Tuesday, 22 October 2013

Just an everyday Essex transvestite potter

Good to see "Essex tranvestite potter" Grayson Perry trending on Twitter with his BBC Radio 4 Reith Lectures. There's an earthy Essex spin to his time at the podium: "Playing to the gallery and not sucking up to an urban elite" and "taking the piss out of Marxist intellectuals." You don't normally get laughs at a Reith Lecture but Perry in a dress makes it all accessible and funny. And not content with that he's opened the only shop in the village in Wrabness last week…

Thursday, 17 October 2013

The Brentwood aesthetic

There's a three-page feature on how the Towie-look has taken over the country in the Guardian, entitled "The Only Way is Excess". Paula Cocozza visits Amy Childs in her Brentwood salon in search of the "Brentwood aesthetic". (Though chances are if you asked about aesthetics in Brentwood High Street most people would direct you to Harold Wood Hospital…) Cocozza has some good points about how the look has gone mainstream and is in part a tribute to black fashion, while pointing out that Childs "is beautiful, but damned because the Towie aesthetic is roundly mocked". Those sporting the Towie-look (thick dark eyebrows, false lashes, blusher, natural coloured lips, fake tan, etc) include the Duchess of Cambridge (eyebrows only), Mary Berry ("Essex Nan"), Paris Hilton, Nigella Lawson, Queen Elizaberh 1 (a lot of slap), the original Barbie Doll, Elizabeth Taylor in Cleopatra, the Spice Girls and Jane Fonda in Barbarella. Click on the link to read. Brentwood has only gone and started an aesthetic. Shu' up!

Thursday, 10 October 2013

Beyond the Point

Ran into Canvey bloggers Joe and Liam from the award-winning Beyond The Point at the Essex Record Office open-day. The local history-lovers started Beyond the Point in 2011 when they were 14 and it’s a fascinating exploration of historical sites in Canvey Island and south-east Essex. The videos posted by Liam and Joe really capture the joy of exploring derelict tunnels and buildings.

Explorations on the site include, the Occidental Oil Refinery on Canvey, Hadleigh Castle, the Coalhouse Fort at East Tilbury, a secret nuclear bunker in Benfleet (though it couldn’t have taken a full scale attack), the Devil’s Steps in Thundersley Glen and they’ve recently even ventured over the river to Kent’s coastal forts and the Cliffe Explosives factory. They’ve found Roman pottery and Victorian horse buckles on Canvey and a live bullet under Southend Pier. The site has really useful interactive maps too. Click on the link to read.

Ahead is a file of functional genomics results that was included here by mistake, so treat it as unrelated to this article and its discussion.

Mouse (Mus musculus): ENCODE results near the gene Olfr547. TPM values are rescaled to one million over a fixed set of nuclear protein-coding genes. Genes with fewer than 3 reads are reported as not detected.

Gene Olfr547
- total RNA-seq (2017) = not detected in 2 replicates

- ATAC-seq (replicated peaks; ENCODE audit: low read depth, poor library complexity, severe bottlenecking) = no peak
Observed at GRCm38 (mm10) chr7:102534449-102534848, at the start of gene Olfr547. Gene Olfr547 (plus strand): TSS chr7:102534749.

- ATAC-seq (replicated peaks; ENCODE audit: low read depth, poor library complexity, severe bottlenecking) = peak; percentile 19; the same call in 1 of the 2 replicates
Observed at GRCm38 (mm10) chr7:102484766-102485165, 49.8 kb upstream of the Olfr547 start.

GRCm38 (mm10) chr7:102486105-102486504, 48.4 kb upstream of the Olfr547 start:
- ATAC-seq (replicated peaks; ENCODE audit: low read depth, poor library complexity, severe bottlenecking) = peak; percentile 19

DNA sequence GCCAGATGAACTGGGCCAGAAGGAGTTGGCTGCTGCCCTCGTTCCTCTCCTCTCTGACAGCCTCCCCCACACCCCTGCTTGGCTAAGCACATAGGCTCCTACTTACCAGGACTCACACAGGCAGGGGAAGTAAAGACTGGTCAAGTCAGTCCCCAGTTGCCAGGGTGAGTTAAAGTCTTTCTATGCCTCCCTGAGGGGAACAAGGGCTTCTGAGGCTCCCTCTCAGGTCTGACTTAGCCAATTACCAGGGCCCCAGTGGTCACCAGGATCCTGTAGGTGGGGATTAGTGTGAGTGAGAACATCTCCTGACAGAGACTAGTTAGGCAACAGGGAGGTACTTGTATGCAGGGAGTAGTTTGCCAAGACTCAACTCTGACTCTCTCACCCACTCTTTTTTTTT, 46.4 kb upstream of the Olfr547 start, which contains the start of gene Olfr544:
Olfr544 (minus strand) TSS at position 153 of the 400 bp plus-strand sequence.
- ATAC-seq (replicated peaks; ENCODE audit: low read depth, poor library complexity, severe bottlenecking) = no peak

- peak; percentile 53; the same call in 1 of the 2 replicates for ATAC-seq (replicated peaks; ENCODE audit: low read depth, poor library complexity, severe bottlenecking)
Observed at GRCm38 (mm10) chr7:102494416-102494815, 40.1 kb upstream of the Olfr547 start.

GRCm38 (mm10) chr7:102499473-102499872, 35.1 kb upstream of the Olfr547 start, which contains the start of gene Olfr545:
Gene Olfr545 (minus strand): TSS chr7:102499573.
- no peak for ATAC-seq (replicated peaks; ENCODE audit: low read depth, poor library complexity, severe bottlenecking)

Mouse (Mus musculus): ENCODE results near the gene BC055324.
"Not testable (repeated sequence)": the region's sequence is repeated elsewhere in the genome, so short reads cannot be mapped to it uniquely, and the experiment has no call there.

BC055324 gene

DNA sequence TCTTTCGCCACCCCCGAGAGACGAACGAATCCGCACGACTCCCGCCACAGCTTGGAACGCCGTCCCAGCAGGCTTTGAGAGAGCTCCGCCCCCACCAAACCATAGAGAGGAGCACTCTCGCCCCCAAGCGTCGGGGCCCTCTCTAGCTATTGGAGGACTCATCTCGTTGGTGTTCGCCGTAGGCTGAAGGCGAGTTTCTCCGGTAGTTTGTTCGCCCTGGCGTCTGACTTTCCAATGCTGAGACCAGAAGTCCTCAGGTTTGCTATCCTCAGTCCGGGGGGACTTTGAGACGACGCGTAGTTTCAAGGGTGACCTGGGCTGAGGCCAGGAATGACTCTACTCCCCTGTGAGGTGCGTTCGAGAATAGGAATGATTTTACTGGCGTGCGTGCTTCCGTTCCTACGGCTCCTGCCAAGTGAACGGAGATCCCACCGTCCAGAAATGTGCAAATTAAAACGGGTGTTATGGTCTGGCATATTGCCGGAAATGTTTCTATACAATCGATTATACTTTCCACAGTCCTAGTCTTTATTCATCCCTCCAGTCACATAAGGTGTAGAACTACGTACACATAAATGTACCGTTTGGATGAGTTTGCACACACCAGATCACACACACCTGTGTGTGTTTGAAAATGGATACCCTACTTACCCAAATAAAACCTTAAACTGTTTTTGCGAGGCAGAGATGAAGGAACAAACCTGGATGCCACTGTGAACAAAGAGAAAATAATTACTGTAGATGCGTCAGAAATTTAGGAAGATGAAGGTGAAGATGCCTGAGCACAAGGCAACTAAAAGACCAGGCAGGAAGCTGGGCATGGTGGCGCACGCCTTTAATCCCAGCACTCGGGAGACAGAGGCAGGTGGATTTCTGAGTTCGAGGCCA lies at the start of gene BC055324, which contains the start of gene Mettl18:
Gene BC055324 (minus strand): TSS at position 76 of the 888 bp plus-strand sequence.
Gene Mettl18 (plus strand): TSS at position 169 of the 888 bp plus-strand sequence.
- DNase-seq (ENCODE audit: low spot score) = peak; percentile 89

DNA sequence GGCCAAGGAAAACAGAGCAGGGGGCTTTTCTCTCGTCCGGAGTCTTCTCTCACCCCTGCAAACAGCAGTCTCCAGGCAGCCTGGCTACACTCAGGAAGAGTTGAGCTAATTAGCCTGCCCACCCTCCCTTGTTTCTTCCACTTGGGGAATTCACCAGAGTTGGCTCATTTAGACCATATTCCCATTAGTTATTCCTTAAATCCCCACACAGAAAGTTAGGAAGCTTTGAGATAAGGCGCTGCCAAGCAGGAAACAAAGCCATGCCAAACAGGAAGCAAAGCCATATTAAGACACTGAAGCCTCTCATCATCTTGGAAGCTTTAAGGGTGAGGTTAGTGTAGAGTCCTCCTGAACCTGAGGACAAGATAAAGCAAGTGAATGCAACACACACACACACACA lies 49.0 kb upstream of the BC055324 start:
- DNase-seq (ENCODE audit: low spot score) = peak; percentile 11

Tuesday, 1 October 2013

Barking in Essex

Finally caught Barking in Essex at the Wyndham’s Theatre last week. There aren’t many plays in the West End where you can hear 80-year-old Sheila Hancock liberally using the ‘c’ word. There’s a guilty delight to it, but this is also part of the play’s problem. A great cast just can’t overcome the weak material. The late Clive Exton’s play feels unfinished and hewn from crude stereotypes. Yes, exiled Barking folk might swear, but not every ****ing sentence.

Bank robber Algie Packer is coming out of jail, only his mum Emmie (Sheila Hancock) and sister-in-law Chrissie (Keeley Hawes) have spent all the dosh, unbeknown to Archie’s dopey brother Darnley (Lee Evans). Then Algie’s lover Allegra (Montserrat Lombard, aka Shazza in Life on Mars) turns up, a hitman gets involved and it all becomes Birds of a Feather meets The Long Good Friday.

The cast certainly give it a go. Star of the show is Karl Johnson who plays decrepit hitman Rocco in the fashion of a forgetful handyman. Keeley Hawes looks great in her Towie gear and has worked hard at her glottal stops, but makes her part rather too aggressive to be properly believable. Lee Evans pulls some epic bemused faces and does a fine comic turn describing his appearance on Who Wants to be a Millionaire? Hancock enjoys playing the East End matriarch and the set is impressively naff too, with a framed West Ham shirt, neon juke box and giant pink hand in the living room.

But the problem lies in the writing. In Birds of a Feather you cared about Sharon and Tracey because they were likeable, but here you are just not too concerned about the characters. And even if it is intended as a farce, surely a comedy should never end with murder? Another objection is that the play is simply rather patronising to the good people of Essex. There’s none of the local wit and everyone is incredibly thick. Do all Essex girls shag over the bonnet of a car? And would Darnley really be stupid enough to marry his half-sister?

The earthy dialogue does at times raise some laughs from the audience, but overall it’s a waste of a strong cast. Estuary Essex should be great material for a satire, but this is something of a missed opportunity. 

Click on the link for ticket details.